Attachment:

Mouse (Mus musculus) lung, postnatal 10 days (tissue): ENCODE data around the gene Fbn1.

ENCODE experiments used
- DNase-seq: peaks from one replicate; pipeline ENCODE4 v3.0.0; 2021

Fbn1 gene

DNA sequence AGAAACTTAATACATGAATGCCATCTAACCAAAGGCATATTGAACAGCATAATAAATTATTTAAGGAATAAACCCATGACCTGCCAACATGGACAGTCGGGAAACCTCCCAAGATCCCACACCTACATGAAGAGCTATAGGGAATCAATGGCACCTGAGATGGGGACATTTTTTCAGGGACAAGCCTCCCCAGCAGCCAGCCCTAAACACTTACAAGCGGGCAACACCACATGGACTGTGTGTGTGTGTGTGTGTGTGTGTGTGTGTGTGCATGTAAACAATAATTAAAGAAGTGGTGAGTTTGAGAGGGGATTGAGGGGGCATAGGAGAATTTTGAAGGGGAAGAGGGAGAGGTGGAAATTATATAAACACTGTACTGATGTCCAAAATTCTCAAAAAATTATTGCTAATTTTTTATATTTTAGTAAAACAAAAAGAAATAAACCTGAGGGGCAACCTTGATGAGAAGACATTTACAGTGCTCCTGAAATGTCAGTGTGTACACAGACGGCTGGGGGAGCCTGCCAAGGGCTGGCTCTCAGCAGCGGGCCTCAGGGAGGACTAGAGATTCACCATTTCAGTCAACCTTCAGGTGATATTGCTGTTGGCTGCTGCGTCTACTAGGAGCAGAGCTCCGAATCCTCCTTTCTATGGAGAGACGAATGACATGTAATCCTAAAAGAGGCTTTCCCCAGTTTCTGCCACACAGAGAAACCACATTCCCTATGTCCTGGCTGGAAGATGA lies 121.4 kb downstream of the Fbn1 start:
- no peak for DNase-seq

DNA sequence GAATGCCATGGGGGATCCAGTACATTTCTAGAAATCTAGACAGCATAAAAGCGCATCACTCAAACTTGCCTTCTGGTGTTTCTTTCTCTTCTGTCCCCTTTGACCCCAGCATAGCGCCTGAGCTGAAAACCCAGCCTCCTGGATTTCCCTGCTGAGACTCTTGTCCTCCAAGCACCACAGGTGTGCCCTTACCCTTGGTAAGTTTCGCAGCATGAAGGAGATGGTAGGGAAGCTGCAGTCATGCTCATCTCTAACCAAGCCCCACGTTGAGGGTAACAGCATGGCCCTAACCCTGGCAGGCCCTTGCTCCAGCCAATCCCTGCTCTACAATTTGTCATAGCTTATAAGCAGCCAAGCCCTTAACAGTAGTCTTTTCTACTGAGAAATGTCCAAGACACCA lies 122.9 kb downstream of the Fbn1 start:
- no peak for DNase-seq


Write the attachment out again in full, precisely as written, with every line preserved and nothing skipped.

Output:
Mouse (Mus musculus) lung, postnatal 10 days (tissue): ENCODE data around the gene Fbn1.

ENCODE experiments used
- DNase-seq: peaks from one replicate; pipeline ENCODE4 v3.0.0; 2021

Fbn1 gene

DNA sequence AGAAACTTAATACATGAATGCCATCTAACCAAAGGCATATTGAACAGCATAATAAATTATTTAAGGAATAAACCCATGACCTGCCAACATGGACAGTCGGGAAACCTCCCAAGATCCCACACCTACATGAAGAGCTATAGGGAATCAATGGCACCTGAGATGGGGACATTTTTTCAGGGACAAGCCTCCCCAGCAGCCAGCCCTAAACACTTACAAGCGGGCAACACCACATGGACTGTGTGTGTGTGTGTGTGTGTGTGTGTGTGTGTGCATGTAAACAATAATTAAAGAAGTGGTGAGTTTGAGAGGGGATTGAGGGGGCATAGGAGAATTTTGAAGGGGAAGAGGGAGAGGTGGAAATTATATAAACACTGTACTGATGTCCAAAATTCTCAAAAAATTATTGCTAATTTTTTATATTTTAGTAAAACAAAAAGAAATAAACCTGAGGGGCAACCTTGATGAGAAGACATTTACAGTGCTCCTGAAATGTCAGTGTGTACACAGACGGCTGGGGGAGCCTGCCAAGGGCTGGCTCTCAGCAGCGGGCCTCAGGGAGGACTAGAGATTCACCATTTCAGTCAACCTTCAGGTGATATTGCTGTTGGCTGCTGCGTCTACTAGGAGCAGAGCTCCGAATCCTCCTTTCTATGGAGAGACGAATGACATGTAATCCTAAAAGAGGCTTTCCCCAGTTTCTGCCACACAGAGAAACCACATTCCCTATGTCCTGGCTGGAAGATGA lies 121.4 kb downstream of the Fbn1 start:
- no peak for DNase-seq

DNA sequence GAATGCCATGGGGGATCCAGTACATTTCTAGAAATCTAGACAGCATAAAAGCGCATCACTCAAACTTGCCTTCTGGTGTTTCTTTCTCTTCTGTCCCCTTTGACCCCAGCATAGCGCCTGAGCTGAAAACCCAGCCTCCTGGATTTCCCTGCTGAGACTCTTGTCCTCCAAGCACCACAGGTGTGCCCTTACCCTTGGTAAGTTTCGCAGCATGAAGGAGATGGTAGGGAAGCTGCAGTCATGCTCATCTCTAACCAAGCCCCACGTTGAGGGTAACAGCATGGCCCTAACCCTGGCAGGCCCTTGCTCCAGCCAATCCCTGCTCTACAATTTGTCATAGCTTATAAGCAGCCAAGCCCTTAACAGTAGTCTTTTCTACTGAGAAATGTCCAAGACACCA lies 122.9 kb downstream of the Fbn1 start:
- no peak for DNase-seq